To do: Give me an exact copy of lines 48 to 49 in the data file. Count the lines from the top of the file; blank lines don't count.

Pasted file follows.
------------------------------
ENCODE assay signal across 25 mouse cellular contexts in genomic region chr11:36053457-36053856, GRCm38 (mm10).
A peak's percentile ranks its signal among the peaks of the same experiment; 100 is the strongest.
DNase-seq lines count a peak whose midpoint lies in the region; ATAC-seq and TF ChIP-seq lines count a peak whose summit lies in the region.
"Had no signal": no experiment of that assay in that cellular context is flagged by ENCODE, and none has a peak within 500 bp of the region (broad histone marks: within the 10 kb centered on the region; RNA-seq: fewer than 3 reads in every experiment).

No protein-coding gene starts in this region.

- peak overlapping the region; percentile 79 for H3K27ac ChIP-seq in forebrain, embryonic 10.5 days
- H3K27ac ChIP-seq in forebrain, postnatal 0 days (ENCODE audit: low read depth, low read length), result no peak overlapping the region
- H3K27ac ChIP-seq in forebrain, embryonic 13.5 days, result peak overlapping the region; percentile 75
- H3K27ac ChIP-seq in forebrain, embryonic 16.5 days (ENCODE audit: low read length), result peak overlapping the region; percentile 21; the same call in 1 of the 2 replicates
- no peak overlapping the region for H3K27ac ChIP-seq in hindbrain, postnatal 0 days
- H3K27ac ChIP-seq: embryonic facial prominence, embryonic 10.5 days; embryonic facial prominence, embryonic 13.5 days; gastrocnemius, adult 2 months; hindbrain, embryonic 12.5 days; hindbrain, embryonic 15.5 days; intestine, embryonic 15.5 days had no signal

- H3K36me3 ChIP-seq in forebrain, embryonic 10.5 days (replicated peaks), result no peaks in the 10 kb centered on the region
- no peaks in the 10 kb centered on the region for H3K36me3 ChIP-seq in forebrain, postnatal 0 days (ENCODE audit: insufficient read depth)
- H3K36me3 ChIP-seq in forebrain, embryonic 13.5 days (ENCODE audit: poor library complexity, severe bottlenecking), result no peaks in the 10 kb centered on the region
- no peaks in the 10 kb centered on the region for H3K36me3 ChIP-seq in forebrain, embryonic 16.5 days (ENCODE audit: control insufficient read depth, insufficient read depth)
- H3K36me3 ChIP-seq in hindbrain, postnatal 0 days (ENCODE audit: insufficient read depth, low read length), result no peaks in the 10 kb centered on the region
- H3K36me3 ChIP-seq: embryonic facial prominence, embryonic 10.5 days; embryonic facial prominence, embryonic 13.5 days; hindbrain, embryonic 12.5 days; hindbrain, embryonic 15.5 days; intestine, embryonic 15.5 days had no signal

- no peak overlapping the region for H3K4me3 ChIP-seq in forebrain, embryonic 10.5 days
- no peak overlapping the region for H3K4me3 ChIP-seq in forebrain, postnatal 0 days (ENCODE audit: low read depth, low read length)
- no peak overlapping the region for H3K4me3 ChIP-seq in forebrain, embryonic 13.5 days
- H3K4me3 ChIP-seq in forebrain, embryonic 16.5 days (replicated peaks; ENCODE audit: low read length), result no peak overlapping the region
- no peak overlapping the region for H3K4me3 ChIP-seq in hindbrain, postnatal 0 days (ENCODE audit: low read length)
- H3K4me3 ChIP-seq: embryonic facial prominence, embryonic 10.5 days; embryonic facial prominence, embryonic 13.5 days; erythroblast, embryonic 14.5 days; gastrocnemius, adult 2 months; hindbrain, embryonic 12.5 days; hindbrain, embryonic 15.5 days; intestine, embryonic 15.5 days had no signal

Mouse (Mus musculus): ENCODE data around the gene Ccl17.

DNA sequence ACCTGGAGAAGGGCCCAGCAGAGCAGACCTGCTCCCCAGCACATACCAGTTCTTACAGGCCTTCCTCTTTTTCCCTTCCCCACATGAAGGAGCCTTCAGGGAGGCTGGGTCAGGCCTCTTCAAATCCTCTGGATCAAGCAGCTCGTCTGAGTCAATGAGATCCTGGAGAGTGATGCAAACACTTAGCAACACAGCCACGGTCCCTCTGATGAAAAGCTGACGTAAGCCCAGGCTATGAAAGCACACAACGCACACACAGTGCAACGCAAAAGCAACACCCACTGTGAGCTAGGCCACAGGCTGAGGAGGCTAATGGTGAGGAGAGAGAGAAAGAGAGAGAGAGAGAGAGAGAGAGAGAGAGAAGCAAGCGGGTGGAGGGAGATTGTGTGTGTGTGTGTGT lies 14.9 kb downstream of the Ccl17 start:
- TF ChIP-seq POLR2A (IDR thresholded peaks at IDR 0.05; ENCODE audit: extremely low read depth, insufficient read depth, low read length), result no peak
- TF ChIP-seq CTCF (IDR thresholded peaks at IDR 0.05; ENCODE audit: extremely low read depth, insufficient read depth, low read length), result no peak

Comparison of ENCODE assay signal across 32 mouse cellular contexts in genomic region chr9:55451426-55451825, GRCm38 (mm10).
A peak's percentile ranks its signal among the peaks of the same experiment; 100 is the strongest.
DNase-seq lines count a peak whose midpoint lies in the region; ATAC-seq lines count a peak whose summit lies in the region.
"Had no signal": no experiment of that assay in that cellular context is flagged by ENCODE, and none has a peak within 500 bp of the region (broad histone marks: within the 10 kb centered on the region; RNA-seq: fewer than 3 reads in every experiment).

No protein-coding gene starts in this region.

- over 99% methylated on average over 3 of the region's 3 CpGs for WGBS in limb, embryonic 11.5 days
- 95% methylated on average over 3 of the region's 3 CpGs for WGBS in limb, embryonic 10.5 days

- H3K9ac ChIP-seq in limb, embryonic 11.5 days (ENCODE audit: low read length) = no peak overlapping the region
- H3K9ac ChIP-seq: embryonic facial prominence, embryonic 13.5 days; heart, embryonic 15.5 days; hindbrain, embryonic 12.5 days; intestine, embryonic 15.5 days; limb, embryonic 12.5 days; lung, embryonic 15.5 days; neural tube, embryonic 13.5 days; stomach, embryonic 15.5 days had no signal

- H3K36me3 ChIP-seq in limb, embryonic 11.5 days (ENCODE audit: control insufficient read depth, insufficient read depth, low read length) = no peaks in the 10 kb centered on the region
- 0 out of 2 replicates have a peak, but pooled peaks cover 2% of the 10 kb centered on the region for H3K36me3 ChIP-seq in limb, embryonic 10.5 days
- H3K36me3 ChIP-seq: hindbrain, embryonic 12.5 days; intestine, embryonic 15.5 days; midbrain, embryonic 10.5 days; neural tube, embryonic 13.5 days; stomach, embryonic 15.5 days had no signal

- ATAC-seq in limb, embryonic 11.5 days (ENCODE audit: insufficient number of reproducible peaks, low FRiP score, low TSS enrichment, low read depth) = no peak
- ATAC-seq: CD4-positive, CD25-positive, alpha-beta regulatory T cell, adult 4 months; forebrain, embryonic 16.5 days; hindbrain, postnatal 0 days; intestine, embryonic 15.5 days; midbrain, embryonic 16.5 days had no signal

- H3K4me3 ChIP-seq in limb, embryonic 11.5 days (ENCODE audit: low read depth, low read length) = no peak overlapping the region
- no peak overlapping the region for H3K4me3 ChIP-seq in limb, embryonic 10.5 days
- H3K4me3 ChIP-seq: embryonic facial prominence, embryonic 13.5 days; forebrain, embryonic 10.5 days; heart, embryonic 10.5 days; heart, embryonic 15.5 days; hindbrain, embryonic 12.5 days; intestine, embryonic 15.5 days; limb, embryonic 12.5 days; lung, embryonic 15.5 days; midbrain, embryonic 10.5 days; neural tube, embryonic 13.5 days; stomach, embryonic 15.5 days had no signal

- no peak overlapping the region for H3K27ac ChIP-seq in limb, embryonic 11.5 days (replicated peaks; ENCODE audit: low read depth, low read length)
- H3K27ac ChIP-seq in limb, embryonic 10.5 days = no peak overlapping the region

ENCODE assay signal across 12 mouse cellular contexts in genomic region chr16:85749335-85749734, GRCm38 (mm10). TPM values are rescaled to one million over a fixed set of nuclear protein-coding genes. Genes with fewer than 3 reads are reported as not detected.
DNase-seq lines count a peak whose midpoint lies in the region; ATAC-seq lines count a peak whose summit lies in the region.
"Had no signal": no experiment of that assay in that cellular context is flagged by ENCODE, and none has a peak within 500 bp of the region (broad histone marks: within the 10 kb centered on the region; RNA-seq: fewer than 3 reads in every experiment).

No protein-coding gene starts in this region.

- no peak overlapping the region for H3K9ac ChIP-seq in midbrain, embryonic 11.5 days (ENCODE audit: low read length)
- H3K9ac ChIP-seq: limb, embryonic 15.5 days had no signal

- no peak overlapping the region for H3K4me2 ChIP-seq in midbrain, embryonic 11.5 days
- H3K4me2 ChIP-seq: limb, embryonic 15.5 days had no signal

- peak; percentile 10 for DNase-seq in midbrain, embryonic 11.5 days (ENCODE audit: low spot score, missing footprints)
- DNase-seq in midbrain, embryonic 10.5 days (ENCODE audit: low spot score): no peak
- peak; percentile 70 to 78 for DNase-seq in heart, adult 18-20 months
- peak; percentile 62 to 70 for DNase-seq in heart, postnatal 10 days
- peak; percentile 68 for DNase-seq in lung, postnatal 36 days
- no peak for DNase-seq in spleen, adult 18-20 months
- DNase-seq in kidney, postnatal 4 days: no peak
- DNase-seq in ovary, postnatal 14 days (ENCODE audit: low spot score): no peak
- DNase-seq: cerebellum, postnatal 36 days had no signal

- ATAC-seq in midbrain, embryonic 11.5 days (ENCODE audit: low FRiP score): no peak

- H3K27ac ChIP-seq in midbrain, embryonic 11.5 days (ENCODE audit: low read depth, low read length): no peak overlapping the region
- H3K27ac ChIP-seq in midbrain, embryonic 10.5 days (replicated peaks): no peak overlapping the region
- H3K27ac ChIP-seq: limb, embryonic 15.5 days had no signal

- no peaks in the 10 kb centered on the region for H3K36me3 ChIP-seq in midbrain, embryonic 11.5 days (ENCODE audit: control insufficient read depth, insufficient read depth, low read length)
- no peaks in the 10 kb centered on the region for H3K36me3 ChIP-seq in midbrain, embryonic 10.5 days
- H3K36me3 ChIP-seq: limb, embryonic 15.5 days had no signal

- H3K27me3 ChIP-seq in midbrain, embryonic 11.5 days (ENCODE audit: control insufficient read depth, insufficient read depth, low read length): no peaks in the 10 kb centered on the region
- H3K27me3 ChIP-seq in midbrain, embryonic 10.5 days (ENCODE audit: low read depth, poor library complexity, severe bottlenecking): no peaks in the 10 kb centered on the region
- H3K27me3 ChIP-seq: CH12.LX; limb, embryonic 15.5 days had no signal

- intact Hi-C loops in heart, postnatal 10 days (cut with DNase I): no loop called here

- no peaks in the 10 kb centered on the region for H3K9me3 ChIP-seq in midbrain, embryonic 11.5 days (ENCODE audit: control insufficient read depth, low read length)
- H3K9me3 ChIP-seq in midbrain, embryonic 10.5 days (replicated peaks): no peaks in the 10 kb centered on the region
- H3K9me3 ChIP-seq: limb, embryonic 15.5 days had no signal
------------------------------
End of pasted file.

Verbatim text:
DNase-seq lines count a peak whose midpoint lies in the region; ATAC-seq lines count a peak whose summit lies in the region.
"Had no signal": no experiment of that assay in that cellular context is flagged by ENCODE, and none has a peak within 500 bp of the region (broad histone marks: within the 10 kb centered on the region; RNA-seq: fewer than 3 reads in every experiment).